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Everybody wants a well-adjusted adult dog who is easy to live with, a dog who they can take everywhere with them and is well adjusted to the world around them. 


If you want that perfect dog who can sit at a cafe with you, there is rewarding work to be done, and the earlier this process is started, the easier it will be in the long run. This means socialising them with different dogs, people, sounds, smells, sights, surfaces, machinery etc.  


Every dog goes through critical socialisation stages in their life. 

The first 0-16 weeks is a critical time to do as much positive socialization with a puppy as you can.  

During this time, everything that the puppy is exposed to leaves a lifelong, lasting imprint on the puppy.  

For example, if the puppy is exposed to crying babies during this time you will likely have a puppy who isn’t affected by crying babies as an adult.  


When exposing our puppies to new things we need to make sure that we take it slowly, make it positive and don’t force our puppies to do something that scares them. For example, if you feared spiders and you got locked in a room full of spiders, would that help your fear or make it worse?  


If our puppy fears thunderstorms we can play a thunderstorm soundtrack on a low volume and gradually increase that volume when the puppy doesn’t react. It’s a great idea to have some socialisation sounds on during the day so your puppy gets used to all kinds of different sounds and scenarios. 


So, we don’t want to force our puppies to do things that they’re not comfortable with, but we also don’t want to coddle them. If we coddle them for being scared, it sends them the message that they should be scared. 

Instead, we should ignore the frightened behavior, take a few steps back until they’re no longer reacting and reward when our puppy shows calm signals. If we have a dog who fears other dogs, we will reward them every time they look at another dog and they are calm and don’t react. As tempting as it can be to have a big celebration when you finally make a breakthrough, it is important to keep your praise consistent!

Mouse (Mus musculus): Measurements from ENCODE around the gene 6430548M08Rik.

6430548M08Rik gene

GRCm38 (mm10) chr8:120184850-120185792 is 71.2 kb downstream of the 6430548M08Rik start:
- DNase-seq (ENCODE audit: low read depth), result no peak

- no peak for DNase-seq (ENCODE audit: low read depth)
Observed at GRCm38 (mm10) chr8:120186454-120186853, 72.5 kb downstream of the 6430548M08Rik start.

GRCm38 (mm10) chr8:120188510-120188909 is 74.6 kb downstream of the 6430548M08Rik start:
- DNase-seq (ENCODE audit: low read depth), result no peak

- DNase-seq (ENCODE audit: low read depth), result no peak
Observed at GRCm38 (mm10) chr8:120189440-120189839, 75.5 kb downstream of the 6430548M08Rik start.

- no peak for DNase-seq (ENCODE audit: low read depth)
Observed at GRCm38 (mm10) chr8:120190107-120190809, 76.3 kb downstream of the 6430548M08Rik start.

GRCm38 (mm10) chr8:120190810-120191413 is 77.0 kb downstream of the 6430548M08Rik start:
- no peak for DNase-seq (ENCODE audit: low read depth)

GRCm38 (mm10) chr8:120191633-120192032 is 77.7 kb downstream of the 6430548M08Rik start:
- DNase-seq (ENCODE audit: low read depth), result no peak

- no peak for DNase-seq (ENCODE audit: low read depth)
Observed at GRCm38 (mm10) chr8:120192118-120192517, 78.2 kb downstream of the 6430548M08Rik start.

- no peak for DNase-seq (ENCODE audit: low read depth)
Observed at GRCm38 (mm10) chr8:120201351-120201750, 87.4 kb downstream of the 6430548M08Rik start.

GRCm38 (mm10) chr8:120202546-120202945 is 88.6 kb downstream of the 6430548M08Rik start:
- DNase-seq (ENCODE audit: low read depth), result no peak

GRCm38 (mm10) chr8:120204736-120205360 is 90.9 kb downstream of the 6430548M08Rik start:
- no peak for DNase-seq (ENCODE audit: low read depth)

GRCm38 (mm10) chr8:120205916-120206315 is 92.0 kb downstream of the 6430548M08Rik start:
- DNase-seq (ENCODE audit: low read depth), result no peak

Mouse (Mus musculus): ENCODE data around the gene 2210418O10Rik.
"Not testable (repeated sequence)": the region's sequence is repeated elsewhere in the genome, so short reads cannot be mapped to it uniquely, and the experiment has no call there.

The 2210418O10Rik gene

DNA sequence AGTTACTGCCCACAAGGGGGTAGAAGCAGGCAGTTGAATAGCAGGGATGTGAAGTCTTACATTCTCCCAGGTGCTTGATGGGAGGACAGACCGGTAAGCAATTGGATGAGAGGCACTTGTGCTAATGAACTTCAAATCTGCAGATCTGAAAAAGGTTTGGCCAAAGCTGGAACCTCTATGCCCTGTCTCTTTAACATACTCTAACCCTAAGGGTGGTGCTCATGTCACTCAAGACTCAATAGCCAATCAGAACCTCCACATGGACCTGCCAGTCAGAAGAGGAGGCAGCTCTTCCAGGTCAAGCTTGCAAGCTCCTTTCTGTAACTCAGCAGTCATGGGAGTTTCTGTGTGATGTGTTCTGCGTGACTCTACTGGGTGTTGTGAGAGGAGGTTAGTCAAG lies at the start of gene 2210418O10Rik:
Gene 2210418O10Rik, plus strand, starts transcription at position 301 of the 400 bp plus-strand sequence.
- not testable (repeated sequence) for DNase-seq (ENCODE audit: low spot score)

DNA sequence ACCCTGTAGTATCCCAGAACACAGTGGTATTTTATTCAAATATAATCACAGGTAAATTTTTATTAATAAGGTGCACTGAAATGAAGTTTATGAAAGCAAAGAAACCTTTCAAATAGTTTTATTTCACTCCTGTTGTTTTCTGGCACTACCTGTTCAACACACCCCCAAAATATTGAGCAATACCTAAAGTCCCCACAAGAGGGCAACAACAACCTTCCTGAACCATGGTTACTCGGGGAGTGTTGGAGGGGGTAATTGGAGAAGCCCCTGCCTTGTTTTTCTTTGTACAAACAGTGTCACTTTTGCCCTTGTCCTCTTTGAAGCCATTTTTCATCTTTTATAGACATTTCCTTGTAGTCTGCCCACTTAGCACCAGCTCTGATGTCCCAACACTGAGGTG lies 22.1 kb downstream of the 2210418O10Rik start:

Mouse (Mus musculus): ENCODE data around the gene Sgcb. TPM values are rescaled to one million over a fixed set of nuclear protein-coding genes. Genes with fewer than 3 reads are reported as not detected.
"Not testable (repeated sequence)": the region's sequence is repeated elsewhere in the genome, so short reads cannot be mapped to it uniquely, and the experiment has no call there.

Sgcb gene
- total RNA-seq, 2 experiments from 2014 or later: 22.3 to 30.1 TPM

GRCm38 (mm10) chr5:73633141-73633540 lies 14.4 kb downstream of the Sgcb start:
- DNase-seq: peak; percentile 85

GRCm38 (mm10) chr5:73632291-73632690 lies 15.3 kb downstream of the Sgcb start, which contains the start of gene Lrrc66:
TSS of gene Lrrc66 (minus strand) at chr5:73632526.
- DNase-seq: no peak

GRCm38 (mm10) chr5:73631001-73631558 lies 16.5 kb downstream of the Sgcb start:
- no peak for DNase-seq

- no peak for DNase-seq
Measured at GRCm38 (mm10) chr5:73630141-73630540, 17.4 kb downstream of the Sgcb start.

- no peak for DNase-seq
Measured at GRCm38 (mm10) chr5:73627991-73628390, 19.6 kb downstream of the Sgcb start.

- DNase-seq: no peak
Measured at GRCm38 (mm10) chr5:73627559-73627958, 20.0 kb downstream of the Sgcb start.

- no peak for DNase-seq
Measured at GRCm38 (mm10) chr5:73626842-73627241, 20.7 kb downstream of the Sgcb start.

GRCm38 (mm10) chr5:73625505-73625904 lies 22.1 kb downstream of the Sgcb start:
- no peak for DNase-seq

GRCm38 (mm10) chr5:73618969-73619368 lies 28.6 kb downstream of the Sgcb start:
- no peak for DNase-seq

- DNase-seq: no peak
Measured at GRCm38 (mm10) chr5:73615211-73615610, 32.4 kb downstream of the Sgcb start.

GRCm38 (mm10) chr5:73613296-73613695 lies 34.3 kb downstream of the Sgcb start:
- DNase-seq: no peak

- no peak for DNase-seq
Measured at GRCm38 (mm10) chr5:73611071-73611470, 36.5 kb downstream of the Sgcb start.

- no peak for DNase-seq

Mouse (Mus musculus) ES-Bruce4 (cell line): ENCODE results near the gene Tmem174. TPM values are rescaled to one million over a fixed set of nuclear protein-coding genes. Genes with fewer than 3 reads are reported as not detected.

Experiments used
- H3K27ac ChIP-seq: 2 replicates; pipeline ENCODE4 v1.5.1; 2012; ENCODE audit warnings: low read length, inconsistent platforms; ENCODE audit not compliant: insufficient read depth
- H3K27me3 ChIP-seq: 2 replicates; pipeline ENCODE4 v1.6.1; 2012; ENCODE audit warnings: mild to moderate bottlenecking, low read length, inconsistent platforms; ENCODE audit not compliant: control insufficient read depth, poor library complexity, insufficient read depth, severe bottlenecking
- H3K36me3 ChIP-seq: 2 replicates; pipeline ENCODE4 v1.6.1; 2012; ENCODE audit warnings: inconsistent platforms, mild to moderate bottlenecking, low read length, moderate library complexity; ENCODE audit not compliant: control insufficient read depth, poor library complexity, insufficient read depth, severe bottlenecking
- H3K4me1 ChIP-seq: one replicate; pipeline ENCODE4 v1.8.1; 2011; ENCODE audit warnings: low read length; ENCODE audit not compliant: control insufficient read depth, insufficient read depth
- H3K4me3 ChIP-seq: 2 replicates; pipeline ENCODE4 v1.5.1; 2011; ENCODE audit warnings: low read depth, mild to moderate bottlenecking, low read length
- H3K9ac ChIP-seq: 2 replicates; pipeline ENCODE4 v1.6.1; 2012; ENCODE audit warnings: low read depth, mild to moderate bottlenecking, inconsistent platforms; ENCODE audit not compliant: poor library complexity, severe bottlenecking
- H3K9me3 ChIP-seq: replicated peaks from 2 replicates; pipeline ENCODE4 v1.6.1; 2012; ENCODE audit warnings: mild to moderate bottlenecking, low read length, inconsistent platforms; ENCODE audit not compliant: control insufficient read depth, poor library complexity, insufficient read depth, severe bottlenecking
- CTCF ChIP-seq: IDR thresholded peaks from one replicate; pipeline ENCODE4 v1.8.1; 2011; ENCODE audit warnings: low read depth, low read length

The 0–16-week age is where you want to take your puppy everywhere with you that is SAFE. This means not going to grassy areas which dogs frequent (increasing the risk of parvovirus) until they are fully vaccinated.  

Instead, you can take your dog to Bunnings, pet stores, puppy school, cafes, outside the supermarket near the trolley bays, outside of the school at pickup or drop off time, family and friends houses who have vaccinated, friendly dogs and many more. Wherever you can think of that you can bring your puppy, do it! Remember we want to do as many POSITIVE things with our puppies as we can, especially at this age. 


Another thing to get your puppy used to during this time is handling. You’re not the only one who will be touching your puppy. Strangers will, the vet will, and the groomer will. It’s important that we get our puppy used to be handled head to toe. There’s nothing better than having a puppy who is A-OK with being brushed and not wriggling around or biting when doing their nails! Doing a “puppy massage” while feeding your puppy treats will start to teach your puppy a positive association between touch and treats. 


Dogs also go through what we call “fear periods” these happen around 8-11 weeks and then again at 6-14 months. During fear periods our puppies become hypersensitive to everything around them. It’s important not to get angry at your puppy or overreact during this time. Fears at these stages of a puppy’s development can range from understandably normal, to downright random! 


You should limit stressful situations during these times to prevent your puppy having a bad experience, as during this time a bad experience can stick with our puppies for life. Although this time of our puppy's life can feel daunting, especially if it is your first; it is also a time for bonding and getting to know your new family member! 
























Check out some useful infographics from "Lil Chin" on the slider below, you can click on the images to enlarge them.



Socialising your dog
Body language
counter conditioning
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